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The story.

A large publisher of scientific journals had problems. The IT people were scattered across the world and doing different processes. No one shared and all were in “silos.” 

They hired a consultant to fix this. The end result was a global standard. But a new problem arose. Once the standards were stored on the server, the employees forgot they existed. Many staff members continued to reinvent the wheel, worked through a barrage of issues, and ended up disengaged from their projects. 

That consultant was me, Paul Dandurand, founder of PieMatrix. My experience with this consulting gig showed me how important it is not only to have standards, but also to make them available at your fingertips, make them scale, and make them organic so they have a life of their own. Having these critical factors will also get team members more engaged with their projects.

If I were to list the key challenges organizations face, I would say they:

  1. don’t have good standards and flexible frameworks

  2. have standards, but are either too ridged or hard to implement and reuse

  3. are unable to scale and improve from lessons learned

  4. can’t keep people engaged and motivated

  5. don't have transparency in what's going on in real time

The world has changed. Today, more and more people are being assigned to projects, working in teams for the first time, and dealing with people they’ve never met in person. No wonder lots of people are checked out. A Gallup study found that 63% of people are “not engaged” with their jobs. According to a study from Aon Hewitt, one of the top reasons for this disengagement is a lack of recognition. And for on-site consultants, travel pressures add to the issues. How can we get people engaged?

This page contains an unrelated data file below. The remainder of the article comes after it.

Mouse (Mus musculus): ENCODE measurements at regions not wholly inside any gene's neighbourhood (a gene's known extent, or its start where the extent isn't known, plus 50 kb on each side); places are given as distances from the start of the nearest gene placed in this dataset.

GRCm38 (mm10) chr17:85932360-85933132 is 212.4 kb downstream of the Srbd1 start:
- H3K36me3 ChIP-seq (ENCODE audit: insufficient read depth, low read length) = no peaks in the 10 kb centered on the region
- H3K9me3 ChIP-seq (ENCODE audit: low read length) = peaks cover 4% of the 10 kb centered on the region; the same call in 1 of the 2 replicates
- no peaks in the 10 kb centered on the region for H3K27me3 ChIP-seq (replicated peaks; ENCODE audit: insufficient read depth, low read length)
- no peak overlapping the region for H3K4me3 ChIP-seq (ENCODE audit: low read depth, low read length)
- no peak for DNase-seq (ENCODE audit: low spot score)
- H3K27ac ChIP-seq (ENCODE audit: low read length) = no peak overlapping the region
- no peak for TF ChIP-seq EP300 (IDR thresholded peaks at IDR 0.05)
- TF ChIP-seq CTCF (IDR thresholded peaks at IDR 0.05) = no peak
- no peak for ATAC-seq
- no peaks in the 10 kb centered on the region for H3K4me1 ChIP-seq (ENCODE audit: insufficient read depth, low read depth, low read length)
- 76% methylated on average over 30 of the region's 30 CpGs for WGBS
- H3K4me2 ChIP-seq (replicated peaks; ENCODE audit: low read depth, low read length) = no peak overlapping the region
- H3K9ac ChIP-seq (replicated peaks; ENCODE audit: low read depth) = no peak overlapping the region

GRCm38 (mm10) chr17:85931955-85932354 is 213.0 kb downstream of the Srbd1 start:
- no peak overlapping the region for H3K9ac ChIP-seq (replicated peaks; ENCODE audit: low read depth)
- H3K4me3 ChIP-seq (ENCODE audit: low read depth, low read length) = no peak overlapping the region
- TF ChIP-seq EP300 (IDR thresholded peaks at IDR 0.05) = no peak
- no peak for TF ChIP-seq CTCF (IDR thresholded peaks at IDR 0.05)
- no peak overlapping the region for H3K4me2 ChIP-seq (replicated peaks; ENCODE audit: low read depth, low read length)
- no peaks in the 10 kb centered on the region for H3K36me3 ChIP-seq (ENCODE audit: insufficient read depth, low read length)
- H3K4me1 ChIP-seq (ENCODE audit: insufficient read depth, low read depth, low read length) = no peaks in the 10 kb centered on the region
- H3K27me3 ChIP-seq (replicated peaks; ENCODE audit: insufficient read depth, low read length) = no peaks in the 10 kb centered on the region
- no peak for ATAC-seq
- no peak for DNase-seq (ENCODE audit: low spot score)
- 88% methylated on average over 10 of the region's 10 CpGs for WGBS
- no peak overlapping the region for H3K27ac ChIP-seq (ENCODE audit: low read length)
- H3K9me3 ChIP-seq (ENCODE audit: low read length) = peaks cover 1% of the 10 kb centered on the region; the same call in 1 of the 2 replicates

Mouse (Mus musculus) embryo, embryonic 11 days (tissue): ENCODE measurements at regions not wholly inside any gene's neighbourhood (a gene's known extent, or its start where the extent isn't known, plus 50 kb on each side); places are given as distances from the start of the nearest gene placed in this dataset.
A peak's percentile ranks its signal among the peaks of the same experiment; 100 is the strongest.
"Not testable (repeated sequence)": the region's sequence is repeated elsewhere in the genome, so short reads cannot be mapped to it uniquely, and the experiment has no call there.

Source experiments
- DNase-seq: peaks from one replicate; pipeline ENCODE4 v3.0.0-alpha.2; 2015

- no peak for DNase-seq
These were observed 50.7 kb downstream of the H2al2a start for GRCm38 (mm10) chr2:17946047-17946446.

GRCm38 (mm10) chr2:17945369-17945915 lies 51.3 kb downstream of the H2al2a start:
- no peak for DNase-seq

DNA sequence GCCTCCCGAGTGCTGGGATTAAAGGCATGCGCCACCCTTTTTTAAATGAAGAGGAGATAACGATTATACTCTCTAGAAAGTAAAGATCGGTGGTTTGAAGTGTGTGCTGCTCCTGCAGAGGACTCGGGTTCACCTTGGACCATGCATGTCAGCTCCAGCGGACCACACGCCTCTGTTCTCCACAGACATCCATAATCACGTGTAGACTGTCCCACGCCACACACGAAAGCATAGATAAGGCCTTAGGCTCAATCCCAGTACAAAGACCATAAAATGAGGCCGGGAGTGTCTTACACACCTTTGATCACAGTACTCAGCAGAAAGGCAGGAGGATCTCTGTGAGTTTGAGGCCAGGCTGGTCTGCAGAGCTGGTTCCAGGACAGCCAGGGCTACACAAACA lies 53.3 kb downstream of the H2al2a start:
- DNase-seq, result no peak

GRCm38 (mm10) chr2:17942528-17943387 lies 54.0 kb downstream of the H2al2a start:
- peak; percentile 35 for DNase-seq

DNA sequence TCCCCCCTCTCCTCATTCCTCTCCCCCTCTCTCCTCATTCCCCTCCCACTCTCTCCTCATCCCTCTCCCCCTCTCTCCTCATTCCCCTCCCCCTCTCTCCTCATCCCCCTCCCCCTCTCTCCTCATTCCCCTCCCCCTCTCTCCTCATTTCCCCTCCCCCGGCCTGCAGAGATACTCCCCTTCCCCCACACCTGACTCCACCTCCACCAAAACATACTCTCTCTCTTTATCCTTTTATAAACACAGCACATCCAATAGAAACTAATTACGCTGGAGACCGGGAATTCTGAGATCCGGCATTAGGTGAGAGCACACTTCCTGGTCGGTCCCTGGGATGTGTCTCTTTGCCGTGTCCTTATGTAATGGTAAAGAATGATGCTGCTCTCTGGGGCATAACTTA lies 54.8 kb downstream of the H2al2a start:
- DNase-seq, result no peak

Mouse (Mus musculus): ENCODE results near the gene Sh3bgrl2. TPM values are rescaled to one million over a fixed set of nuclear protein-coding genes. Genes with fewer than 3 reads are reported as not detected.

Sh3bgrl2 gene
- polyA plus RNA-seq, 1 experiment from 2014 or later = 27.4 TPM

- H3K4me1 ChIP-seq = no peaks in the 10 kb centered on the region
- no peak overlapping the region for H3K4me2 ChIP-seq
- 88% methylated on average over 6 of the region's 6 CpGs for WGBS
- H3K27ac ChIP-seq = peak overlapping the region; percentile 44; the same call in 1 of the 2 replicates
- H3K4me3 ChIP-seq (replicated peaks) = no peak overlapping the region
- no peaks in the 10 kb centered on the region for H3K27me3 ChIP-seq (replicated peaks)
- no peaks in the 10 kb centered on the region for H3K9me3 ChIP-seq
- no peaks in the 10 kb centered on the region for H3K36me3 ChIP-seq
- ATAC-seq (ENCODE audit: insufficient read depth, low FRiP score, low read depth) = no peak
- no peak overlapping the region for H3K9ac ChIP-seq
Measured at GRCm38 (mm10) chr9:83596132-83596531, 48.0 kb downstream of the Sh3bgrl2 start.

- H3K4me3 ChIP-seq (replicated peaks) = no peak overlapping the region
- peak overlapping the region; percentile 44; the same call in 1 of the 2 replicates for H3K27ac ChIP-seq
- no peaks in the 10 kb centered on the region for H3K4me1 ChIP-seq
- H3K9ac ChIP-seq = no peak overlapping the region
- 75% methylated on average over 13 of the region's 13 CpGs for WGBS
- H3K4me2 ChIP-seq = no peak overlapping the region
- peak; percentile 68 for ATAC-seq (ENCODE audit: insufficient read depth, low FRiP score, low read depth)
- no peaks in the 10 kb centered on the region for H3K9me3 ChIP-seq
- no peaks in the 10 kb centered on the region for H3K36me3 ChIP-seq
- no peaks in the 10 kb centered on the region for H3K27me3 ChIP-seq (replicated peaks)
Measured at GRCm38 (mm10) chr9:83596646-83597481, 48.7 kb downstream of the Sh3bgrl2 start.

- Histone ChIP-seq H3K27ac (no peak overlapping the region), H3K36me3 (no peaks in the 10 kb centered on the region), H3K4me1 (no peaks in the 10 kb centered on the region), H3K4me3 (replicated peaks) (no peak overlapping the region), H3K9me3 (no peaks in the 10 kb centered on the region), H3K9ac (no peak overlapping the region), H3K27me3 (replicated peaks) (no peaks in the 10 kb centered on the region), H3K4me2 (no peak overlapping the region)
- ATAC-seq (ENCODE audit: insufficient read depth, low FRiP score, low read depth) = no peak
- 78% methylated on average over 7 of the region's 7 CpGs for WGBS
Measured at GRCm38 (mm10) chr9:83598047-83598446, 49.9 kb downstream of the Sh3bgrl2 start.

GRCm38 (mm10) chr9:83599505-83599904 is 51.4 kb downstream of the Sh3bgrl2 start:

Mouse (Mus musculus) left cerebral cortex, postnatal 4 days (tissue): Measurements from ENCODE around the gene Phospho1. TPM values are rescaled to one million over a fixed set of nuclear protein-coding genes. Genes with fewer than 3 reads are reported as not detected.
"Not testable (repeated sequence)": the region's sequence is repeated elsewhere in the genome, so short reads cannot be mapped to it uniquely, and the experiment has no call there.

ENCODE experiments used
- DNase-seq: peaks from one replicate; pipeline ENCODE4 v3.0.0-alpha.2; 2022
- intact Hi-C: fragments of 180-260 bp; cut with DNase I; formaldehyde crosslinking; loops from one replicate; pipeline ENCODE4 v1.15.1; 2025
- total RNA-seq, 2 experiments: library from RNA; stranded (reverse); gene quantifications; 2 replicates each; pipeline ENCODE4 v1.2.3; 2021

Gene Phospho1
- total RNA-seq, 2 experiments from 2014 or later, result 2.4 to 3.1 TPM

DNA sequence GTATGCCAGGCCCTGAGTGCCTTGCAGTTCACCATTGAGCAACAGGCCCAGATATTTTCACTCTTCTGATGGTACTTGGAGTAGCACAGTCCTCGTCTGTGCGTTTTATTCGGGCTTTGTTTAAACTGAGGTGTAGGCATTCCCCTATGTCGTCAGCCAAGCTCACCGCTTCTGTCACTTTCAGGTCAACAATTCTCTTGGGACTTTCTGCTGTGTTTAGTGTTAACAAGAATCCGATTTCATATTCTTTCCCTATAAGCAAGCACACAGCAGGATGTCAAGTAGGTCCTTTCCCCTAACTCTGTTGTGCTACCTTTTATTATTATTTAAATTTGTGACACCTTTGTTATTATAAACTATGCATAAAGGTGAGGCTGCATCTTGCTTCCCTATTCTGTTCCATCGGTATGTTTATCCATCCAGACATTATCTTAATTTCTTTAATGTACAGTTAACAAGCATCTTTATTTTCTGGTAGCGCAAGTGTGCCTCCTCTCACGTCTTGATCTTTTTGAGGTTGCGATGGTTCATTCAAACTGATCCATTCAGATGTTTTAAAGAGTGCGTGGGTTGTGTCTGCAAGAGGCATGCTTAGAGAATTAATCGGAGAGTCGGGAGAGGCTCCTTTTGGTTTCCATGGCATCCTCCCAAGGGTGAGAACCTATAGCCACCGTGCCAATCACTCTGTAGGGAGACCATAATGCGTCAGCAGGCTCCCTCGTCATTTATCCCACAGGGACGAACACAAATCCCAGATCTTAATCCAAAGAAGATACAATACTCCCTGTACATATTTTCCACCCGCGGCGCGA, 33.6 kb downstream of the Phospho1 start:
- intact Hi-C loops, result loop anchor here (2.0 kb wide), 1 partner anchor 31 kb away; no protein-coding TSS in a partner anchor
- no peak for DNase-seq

There’s got to be a better way to engage people to produce extraordinary project results. After my consulting project with the publisher, I searched the market for a technology solution that would encourage people to think of new ways to get work done and give them a place to capture and share knowledge. It had to be easy for everyone to chime in, making processes better over time. And it has to be an experience that’s captivating and as intuitive as possible.

Although, there were some popular project management tools, such as Microsoft Project, I didn’t like what I saw and used. So, I went on to build something new.

My product is called "Pie". The first product was launched in 2009. Luckily, I was able to kick-start the company and product development with my proceeds from a sale of a previous start-up I co-founded and successfully sold.

With my experience in process I learned from Ernst & Young and my visual passion with photography and the visual arts, I designed Pie's user interface to resemble how many people draw processes on white boards. I made the Pie design for people like me who learn faster from visuals rather than a list of text like in all other project management tools. I also wanted something for repeatable type projects, since that’s what most of us do.

The first product found a niche in the market of people who saw value the way I did. We signed up many different types of organizations, but found an affinity with the consulting industry and the new product development (NPD) sector. Both relied heavily on repeatability and successful results for their end-clients. This became our sweet spot.